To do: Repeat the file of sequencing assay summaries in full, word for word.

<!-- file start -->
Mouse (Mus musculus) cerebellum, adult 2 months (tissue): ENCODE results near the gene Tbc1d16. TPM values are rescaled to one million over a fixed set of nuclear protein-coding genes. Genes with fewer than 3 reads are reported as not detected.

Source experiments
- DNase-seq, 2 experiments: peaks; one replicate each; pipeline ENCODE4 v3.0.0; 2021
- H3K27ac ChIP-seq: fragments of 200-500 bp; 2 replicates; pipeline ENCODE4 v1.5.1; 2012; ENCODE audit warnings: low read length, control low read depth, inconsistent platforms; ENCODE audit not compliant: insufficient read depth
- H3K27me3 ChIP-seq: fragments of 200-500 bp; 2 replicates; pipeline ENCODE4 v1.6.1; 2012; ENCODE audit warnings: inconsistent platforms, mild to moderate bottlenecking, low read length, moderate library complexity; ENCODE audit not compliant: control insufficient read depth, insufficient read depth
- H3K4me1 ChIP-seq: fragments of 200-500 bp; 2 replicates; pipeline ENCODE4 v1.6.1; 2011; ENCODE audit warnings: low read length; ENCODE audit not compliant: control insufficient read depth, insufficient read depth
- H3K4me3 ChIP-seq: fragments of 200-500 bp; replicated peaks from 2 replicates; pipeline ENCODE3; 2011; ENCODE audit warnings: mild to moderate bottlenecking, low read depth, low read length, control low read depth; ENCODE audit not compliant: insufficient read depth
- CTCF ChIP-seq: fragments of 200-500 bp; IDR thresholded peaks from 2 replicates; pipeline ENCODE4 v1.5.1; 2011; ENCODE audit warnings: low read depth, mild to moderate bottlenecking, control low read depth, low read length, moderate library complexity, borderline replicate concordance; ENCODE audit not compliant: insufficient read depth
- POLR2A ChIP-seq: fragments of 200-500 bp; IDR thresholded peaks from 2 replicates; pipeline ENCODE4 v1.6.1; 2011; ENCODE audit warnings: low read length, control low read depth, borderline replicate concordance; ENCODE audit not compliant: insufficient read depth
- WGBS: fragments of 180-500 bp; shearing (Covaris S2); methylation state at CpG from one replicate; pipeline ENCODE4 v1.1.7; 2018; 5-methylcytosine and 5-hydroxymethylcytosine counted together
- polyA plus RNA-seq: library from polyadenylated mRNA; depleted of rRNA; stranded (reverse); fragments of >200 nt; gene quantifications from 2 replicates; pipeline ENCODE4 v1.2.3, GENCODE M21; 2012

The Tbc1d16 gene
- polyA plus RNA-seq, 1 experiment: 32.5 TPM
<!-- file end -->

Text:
Mouse (Mus musculus) cerebellum, adult 2 months (tissue): ENCODE results near the gene Tbc1d16. TPM values are rescaled to one million over a fixed set of nuclear protein-coding genes. Genes with fewer than 3 reads are reported as not detected.

Source experiments
- DNase-seq, 2 experiments: peaks; one replicate each; pipeline ENCODE4 v3.0.0; 2021
- H3K27ac ChIP-seq: fragments of 200-500 bp; 2 replicates; pipeline ENCODE4 v1.5.1; 2012; ENCODE audit warnings: low read length, control low read depth, inconsistent platforms; ENCODE audit not compliant: insufficient read depth
- H3K27me3 ChIP-seq: fragments of 200-500 bp; 2 replicates; pipeline ENCODE4 v1.6.1; 2012; ENCODE audit warnings: inconsistent platforms, mild to moderate bottlenecking, low read length, moderate library complexity; ENCODE audit not compliant: control insufficient read depth, insufficient read depth
- H3K4me1 ChIP-seq: fragments of 200-500 bp; 2 replicates; pipeline ENCODE4 v1.6.1; 2011; ENCODE audit warnings: low read length; ENCODE audit not compliant: control insufficient read depth, insufficient read depth
- H3K4me3 ChIP-seq: fragments of 200-500 bp; replicated peaks from 2 replicates; pipeline ENCODE3; 2011; ENCODE audit warnings: mild to moderate bottlenecking, low read depth, low read length, control low read depth; ENCODE audit not compliant: insufficient read depth
- CTCF ChIP-seq: fragments of 200-500 bp; IDR thresholded peaks from 2 replicates; pipeline ENCODE4 v1.5.1; 2011; ENCODE audit warnings: low read depth, mild to moderate bottlenecking, control low read depth, low read length, moderate library complexity, borderline replicate concordance; ENCODE audit not compliant: insufficient read depth
- POLR2A ChIP-seq: fragments of 200-500 bp; IDR thresholded peaks from 2 replicates; pipeline ENCODE4 v1.6.1; 2011; ENCODE audit warnings: low read length, control low read depth, borderline replicate concordance; ENCODE audit not compliant: insufficient read depth
- WGBS: fragments of 180-500 bp; shearing (Covaris S2); methylation state at CpG from one replicate; pipeline ENCODE4 v1.1.7; 2018; 5-methylcytosine and 5-hydroxymethylcytosine counted together
- polyA plus RNA-seq: library from polyadenylated mRNA; depleted of rRNA; stranded (reverse); fragments of >200 nt; gene quantifications from 2 replicates; pipeline ENCODE4 v1.2.3, GENCODE M21; 2012

The Tbc1d16 gene
- polyA plus RNA-seq, 1 experiment: 32.5 TPM